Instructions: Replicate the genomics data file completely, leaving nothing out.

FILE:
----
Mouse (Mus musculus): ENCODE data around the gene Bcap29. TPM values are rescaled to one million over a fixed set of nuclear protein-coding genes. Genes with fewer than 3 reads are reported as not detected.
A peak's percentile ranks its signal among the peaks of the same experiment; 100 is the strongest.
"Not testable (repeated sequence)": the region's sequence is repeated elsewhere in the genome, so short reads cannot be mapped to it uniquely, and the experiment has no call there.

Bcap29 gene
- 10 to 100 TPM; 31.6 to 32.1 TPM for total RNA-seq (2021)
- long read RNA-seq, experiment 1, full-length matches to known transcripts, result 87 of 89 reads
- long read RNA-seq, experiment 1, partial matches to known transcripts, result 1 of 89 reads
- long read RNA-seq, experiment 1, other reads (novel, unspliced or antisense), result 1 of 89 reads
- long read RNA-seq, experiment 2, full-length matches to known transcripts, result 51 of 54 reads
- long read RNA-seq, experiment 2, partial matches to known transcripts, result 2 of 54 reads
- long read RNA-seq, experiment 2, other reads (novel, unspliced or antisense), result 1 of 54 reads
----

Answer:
Mouse (Mus musculus): ENCODE data around the gene Bcap29. TPM values are rescaled to one million over a fixed set of nuclear protein-coding genes. Genes with fewer than 3 reads are reported as not detected.
A peak's percentile ranks its signal among the peaks of the same experiment; 100 is the strongest.
"Not testable (repeated sequence)": the region's sequence is repeated elsewhere in the genome, so short reads cannot be mapped to it uniquely, and the experiment has no call there.

Bcap29 gene
- 10 to 100 TPM; 31.6 to 32.1 TPM for total RNA-seq (2021)
- long read RNA-seq, experiment 1, full-length matches to known transcripts, result 87 of 89 reads
- long read RNA-seq, experiment 1, partial matches to known transcripts, result 1 of 89 reads
- long read RNA-seq, experiment 1, other reads (novel, unspliced or antisense), result 1 of 89 reads
- long read RNA-seq, experiment 2, full-length matches to known transcripts, result 51 of 54 reads
- long read RNA-seq, experiment 2, partial matches to known transcripts, result 2 of 54 reads
- long read RNA-seq, experiment 2, other reads (novel, unspliced or antisense), result 1 of 54 reads